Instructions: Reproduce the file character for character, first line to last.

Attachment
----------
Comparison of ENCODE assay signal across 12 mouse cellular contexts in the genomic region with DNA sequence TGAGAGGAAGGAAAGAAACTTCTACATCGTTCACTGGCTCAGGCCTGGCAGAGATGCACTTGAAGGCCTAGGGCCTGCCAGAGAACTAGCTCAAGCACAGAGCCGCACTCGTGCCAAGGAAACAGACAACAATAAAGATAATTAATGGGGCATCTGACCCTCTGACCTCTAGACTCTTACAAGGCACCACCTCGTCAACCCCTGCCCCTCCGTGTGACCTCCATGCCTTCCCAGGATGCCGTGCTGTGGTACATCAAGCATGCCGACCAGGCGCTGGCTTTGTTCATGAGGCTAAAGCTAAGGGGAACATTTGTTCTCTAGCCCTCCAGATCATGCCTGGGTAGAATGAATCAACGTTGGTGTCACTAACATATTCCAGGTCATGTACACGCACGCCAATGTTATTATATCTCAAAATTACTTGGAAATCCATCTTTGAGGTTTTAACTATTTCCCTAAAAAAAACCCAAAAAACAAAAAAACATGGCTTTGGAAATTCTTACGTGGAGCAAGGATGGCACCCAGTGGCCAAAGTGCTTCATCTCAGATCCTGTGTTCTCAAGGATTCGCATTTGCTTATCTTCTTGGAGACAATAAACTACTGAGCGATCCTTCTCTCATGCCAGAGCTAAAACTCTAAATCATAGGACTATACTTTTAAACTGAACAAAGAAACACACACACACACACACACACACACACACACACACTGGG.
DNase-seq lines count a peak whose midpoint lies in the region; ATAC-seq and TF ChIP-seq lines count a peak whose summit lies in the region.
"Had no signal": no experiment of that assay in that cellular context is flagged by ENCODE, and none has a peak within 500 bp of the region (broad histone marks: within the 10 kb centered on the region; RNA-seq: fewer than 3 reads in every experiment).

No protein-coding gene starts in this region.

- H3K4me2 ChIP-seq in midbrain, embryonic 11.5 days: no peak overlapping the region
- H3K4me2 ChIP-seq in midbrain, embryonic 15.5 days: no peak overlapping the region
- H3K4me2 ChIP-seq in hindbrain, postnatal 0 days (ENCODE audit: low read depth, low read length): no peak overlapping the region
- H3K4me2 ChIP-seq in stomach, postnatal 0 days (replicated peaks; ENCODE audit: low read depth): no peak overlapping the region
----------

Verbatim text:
Comparison of ENCODE assay signal across 12 mouse cellular contexts in the genomic region with DNA sequence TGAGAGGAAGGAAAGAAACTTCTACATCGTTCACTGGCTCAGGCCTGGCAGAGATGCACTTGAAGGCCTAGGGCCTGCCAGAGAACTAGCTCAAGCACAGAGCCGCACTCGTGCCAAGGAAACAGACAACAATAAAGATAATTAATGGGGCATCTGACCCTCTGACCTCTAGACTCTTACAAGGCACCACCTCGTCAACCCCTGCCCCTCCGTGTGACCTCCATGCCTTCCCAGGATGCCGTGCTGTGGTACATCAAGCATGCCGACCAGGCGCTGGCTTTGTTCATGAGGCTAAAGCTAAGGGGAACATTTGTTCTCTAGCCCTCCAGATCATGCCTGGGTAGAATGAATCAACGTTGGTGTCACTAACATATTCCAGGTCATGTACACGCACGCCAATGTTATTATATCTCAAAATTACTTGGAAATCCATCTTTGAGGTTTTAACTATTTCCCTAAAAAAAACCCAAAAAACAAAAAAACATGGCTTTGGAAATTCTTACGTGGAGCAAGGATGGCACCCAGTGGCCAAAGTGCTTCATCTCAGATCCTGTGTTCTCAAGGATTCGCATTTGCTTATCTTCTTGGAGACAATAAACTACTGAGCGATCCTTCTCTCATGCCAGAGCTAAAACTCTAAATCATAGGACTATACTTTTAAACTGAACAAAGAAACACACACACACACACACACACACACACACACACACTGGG.
DNase-seq lines count a peak whose midpoint lies in the region; ATAC-seq and TF ChIP-seq lines count a peak whose summit lies in the region.
"Had no signal": no experiment of that assay in that cellular context is flagged by ENCODE, and none has a peak within 500 bp of the region (broad histone marks: within the 10 kb centered on the region; RNA-seq: fewer than 3 reads in every experiment).

No protein-coding gene starts in this region.

- H3K4me2 ChIP-seq in midbrain, embryonic 11.5 days: no peak overlapping the region
- H3K4me2 ChIP-seq in midbrain, embryonic 15.5 days: no peak overlapping the region
- H3K4me2 ChIP-seq in hindbrain, postnatal 0 days (ENCODE audit: low read depth, low read length): no peak overlapping the region
- H3K4me2 ChIP-seq in stomach, postnatal 0 days (replicated peaks; ENCODE audit: low read depth): no peak overlapping the region